- SATURDAY 23 FEBRUARY: 9:30am - 5pm
Inland Protection Working Group meeting

For details and updates, see:

  1. Other important dates in 2013

New season of CCR webinars starting in February 2013

CCR webinarsBy popular demand, the Canadian Council for Refugees offers webinars to CCR members and allies. Webinars are interactive presentations that you join online and by phone. They include encore presentations from CCR Consultation workshops, as well as other topics of interest to refugee and newcomer advocates. In early 2013, we will feature sessions on: 

  • Update on the new refugee determination system and introduction to the Refugee Appeal Division
  • New directions in the resettlement of refugees
  • Temporary resident permits and trafficking in persons: a legal training session

... and many more!

Register for the first CCR webinar of 2013 'Les intersections de l'exploitation au travail : la traite et les travailleurs migrants'  next Tuesday 12 February (in French only).

For more information and to register for upcoming webinars, see:

Refugee Rights Day, Thursday, 4 April: Proud to protect refugees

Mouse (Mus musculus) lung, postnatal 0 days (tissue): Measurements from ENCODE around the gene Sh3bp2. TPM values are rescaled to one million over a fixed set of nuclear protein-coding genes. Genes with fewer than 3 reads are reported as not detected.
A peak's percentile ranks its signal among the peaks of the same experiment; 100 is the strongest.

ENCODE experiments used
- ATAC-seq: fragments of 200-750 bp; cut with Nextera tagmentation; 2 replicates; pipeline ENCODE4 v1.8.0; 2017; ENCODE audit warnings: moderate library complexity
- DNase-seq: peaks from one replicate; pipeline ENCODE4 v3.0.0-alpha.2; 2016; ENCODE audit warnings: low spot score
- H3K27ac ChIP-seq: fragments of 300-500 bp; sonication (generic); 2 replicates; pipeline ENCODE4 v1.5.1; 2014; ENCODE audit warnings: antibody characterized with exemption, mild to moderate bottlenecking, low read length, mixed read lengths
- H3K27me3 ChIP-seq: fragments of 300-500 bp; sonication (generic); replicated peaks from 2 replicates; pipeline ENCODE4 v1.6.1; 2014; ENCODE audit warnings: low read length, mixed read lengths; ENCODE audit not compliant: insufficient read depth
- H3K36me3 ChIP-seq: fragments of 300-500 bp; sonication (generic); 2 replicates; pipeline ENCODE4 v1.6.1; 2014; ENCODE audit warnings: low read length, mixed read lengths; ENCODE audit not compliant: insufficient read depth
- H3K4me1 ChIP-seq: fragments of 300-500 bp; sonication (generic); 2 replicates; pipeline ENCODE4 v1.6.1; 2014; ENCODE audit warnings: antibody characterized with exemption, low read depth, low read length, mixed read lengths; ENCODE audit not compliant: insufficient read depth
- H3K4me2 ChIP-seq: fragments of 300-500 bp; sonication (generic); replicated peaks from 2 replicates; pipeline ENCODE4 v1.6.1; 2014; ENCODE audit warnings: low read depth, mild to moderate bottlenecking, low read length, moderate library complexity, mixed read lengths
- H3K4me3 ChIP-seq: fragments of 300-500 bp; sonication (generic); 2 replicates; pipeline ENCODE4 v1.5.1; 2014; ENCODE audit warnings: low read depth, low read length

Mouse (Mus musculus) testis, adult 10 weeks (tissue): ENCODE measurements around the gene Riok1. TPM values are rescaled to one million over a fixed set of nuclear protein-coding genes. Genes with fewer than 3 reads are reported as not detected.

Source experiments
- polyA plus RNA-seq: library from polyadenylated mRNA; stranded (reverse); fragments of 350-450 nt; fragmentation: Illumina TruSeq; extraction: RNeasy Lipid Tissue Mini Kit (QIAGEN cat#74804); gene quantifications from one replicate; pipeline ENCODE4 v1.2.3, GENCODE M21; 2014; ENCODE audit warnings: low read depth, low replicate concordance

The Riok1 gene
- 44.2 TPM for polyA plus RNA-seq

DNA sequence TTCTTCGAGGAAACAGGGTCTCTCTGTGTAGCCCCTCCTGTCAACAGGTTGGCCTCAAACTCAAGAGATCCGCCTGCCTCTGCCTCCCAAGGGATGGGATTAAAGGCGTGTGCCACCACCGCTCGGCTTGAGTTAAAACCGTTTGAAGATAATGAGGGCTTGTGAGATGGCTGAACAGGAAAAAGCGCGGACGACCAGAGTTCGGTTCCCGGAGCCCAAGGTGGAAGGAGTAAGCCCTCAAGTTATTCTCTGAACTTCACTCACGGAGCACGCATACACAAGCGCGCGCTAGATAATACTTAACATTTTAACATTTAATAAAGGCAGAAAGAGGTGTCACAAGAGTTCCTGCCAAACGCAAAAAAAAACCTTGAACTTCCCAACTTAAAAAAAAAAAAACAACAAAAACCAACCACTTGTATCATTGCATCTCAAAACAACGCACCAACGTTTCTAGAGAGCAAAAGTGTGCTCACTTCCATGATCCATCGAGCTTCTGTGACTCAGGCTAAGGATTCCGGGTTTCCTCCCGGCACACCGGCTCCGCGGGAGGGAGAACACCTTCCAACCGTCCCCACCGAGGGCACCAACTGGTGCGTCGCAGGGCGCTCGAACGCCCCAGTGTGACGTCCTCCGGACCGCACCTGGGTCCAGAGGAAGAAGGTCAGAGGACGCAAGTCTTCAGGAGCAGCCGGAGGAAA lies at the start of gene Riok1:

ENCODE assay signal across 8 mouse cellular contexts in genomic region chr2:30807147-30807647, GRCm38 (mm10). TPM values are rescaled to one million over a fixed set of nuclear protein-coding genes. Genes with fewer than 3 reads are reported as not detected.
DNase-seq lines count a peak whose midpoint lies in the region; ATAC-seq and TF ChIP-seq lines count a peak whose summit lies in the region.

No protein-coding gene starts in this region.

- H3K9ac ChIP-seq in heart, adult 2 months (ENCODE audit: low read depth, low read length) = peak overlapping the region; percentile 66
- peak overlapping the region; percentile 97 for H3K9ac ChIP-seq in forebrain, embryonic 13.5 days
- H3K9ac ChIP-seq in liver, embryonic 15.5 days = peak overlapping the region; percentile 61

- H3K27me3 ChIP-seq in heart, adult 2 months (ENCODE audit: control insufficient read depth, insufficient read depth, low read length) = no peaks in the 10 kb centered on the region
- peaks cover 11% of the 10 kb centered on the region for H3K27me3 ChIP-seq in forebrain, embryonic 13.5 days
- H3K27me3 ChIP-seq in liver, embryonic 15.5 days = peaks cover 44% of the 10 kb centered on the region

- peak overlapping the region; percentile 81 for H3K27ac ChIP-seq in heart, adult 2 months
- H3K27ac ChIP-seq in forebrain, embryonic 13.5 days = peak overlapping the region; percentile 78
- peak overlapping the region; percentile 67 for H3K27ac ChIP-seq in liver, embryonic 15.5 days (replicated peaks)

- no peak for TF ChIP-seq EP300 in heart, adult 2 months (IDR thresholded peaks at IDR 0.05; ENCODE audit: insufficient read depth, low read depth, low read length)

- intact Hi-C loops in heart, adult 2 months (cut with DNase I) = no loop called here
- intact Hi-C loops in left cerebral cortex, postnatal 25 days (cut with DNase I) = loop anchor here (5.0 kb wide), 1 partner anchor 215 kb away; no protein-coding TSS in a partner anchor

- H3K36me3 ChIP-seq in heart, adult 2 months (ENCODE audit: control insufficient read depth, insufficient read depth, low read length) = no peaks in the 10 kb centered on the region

Proud to protect refugeesHow will you mark Refugee Rights Day this April 4th? Have you decided on a theme for your events and activities?

Watch for CCR updates leading up to Refugee Rights Day this April 4th and check for details.

Want more information on this year’s theme? Visit the Proud to Protect Refugees action page:

CCR Spring Consultation, Vancouver, 30 May – 1 June

The Canadian Council for Refugees (CCR) will hold its national Spring Consultation in Vancouver from 30 May to 1 June. Discussions will address issues relating to newcomer settlement and integration, refugee resettlement and refugee protection.

Information and online registration will soon be available at:

Could you or your organization contribute to the Consultation? Contact:

Are you in the Vancouver area and want to get involved? Contact Sherman Chan at: